RHODES: Most of the images are all from my house, my yard, and about a 100 yards either-way from my front door. The only ones outside of my immediate home are from an old quarry where I used to spend a lot of time exploring and swimming with my friends. For this project I was interested in really thinking about the landscape that I could certainly call my own.

Q: You refer to the cultivation of landscape as a kind of flattening—a transformation from the outside landscape into the comfortable interior of our minds and our homes. Do you feel this is true for everything that we bring from the unknown into the recognizable? Could you explain more about your concept of flatness?

RHODES: My concept of flatness is that it’s a technique used to make things easily understood, something that can be read on the surface and cleaned up. I think it’s certainly a way to deal with the unknown. But, hopefully, after the initial sort of arranging, we deepen our understanding. It’s a way of making thing safe and to the point. It’s an aesthetic that I’m really interested in. I like the way it works.

Q: What draws you to the medium of photography? Why is photography your chosen medium of expression?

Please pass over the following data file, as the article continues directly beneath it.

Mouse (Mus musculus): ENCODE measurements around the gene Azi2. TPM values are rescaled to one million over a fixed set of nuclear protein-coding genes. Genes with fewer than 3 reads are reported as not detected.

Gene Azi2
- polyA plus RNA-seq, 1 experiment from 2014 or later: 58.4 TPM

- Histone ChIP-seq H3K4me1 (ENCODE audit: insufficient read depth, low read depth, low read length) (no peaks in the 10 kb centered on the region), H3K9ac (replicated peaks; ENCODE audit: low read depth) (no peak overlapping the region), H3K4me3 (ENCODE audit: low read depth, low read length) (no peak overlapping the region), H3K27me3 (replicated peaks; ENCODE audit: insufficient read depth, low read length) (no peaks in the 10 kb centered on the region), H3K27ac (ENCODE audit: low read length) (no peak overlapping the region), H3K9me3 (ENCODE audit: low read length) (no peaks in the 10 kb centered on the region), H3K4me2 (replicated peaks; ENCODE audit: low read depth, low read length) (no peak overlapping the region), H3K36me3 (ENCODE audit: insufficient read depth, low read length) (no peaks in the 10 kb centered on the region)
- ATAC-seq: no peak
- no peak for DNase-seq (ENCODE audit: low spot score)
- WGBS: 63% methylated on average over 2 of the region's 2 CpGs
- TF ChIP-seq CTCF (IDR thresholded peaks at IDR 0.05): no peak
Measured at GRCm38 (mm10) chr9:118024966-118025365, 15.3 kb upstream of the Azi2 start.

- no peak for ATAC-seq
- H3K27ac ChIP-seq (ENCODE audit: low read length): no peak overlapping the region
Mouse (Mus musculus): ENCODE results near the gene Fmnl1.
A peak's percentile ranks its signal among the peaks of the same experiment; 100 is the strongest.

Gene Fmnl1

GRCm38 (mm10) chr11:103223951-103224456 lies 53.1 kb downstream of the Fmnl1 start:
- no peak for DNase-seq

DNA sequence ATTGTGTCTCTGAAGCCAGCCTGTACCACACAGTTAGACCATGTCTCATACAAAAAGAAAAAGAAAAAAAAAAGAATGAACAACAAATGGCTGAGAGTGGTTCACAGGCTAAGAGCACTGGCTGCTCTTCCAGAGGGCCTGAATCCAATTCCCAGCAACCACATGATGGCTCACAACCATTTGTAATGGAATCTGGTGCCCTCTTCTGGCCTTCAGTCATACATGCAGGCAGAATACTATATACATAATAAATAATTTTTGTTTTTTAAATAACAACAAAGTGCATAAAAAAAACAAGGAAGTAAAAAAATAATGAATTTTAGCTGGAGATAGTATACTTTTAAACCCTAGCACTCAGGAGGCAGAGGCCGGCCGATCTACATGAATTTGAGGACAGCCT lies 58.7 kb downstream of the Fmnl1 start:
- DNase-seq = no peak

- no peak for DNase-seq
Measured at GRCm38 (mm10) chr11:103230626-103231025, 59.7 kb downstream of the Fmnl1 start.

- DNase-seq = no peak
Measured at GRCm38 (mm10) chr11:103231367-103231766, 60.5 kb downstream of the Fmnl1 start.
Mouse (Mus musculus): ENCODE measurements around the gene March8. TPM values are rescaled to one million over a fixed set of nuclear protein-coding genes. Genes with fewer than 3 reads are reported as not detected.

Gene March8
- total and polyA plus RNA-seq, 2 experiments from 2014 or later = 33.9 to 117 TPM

RHODES: I choose photography for a multitude of reasons but I was first drawn to it for the power of memory and how strongly photography is tied to it. Photographs can make you think something is real when it’s not, or remind you of something you’ve forgotten completely. You can frame something in a way that is so personal but it can seem so mundane and vice-versa. You can tell stories, tell truths, lie completely. I like the way that you connect with people, the psychological implications of reading a photograph.

Q: Do you consider “Flora Non Fauna” finished? Do you have anything new that you’re excited to be working on?

RHODES: I do consider it finished. I found the experience really meditative, and it was a great way to work out why I was interested in the relationship between domestic space and landscape. I find the way people respond to it really gratifying. As for new projects, I’ve been working on a body of work that will hopefully culminate into my MFA thesis that I’m really excited about. It’s a continuation of what I was thinking about in this project but instead of a cultivation of the inside based on the outside, it’s more of a consideration of what our relationship with the landscape is currently, in a time when an HBO GO login in basically currency and the struggle of whether or not to binge watch all of “Scandal” is real. I think the way we interact with nature is really unique right now, how our technology use affects the way we view the landscape. I think the immediate reaction to the idea is that it is negative, but I don’t necessarily think so. It’s just different than it used to be.

rhodes_headshotGeorgia Rhodes is a Michigan native, artist, and educator now working in the American South.